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Panoramic image of Puʻuhonua O Hōnaunau National Historical Park

Panorama created with photos taken from Puʻuhonua O Hōnaunau National Historical Park on the north west of the Big Island of Hawaiʻi.

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Panorama of Puuhonua O Honaunau NHP. The USGS logo is centered looking east; north is to the left and south to the right of the logo.  This image was created using photographs taken from the narrow strip of beach at Keone'ele Cove, the ancient royal canoe landing at Puuhonua O Honaunau National Historical Park (PUHO). Keoneele Cove is known as a haven for sea turtles, which are often found sunning themselves on the nearshore volcanic platform. USGS scientist wearing a backpack GPS is standing at the edge of one of the many anchialine ponds found at PUHO. These brackish ponds, located near the shoreline along the coast of Hawaiian islands, are connected to the ocean via subterranean fissures and fluctuate slightly with tides. The ponds host a variety of unusual plants and animals, many of which are only found in this fragile environment.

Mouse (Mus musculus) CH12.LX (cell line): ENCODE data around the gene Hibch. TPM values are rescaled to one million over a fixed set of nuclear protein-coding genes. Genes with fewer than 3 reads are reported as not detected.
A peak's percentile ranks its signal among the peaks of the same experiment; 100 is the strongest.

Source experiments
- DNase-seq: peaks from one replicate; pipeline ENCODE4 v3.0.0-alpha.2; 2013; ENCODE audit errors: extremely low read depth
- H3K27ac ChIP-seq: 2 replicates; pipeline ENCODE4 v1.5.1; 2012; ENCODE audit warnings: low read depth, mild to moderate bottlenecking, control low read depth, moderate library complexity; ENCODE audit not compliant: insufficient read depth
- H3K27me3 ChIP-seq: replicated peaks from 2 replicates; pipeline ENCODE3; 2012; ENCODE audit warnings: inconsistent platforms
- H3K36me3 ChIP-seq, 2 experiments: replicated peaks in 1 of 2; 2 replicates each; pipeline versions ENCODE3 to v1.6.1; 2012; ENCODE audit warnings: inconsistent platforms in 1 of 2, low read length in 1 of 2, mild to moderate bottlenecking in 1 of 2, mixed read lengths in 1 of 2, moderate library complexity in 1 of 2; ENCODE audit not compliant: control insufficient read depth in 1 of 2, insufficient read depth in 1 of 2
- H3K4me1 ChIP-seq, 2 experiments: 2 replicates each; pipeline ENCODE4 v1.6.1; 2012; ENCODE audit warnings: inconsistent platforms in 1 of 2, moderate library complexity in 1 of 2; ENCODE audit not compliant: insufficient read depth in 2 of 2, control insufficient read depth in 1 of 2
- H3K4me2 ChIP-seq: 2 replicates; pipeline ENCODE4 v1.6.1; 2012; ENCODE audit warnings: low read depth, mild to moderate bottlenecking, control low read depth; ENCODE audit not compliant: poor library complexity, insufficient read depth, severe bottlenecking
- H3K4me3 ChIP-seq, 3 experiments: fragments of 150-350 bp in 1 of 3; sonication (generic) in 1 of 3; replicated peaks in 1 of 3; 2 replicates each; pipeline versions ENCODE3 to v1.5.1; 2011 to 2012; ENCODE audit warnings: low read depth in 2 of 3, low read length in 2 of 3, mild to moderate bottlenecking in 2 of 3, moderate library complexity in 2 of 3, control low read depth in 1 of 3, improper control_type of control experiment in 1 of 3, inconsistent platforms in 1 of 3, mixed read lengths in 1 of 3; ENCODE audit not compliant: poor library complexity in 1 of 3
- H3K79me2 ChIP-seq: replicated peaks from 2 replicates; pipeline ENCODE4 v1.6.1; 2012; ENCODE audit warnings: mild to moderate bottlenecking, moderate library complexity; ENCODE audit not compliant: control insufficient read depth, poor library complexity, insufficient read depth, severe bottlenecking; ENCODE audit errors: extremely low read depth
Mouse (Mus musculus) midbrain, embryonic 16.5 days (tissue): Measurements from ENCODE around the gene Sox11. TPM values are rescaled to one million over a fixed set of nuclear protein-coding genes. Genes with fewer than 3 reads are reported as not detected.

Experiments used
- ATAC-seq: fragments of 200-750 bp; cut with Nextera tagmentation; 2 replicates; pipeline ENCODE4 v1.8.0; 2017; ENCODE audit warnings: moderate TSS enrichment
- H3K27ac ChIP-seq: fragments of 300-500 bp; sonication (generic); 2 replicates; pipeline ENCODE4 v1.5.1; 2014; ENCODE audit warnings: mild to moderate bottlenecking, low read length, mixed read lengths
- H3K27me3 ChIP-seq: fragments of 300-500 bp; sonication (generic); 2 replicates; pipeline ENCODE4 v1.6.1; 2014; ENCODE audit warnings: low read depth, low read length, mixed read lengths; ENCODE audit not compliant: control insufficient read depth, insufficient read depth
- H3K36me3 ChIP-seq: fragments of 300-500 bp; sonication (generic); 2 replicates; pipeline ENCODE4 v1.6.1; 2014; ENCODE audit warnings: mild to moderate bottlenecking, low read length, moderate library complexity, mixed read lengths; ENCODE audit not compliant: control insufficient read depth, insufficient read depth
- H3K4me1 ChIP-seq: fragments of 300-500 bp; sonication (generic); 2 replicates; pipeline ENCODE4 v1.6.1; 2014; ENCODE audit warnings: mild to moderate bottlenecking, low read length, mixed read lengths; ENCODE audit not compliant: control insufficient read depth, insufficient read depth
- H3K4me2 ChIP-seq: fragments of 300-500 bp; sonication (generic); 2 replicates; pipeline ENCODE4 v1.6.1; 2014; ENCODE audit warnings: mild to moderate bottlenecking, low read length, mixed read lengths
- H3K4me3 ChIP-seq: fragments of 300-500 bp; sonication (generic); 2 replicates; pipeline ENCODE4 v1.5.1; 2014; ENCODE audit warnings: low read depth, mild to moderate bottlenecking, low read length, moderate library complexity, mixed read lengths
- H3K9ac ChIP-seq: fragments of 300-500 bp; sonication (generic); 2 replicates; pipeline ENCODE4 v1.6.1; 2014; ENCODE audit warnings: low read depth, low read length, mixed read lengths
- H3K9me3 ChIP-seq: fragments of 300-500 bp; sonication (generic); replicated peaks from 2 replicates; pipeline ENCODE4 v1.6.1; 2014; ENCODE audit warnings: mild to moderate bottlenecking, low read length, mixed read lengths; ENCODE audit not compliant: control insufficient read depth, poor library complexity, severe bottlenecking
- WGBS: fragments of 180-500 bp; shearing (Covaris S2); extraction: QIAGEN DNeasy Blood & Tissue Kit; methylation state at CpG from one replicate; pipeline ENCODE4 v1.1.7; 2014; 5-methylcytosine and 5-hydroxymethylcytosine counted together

The USGS logo is centered looking east; north is to the left and south to the right of the logo. This image was created using photographs taken from the narrow strip of beach at Keoneʻele Cove, the ancient royal canoe landing at Puʻuhonua O Hōnaunau National Historical Park (PUHO). Keoneʻele Cove is known as a haven for sea turtles, which are often found sunning themselves on the nearshore volcanic platform. USGS scientist (wearing a backpack GPS) is standing at the edge of one of the many anchialine ponds found at PUHO. These brackish ponds, located near the shoreline along the coast of Hawaiian islands, are connected to the ocean via subterranean fissures and fluctuate slightly with tides. The ponds host a variety of unusual plants and animals, many of which are only found in this fragile environment.

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Page Last Modified: 12 December 2014 (sac)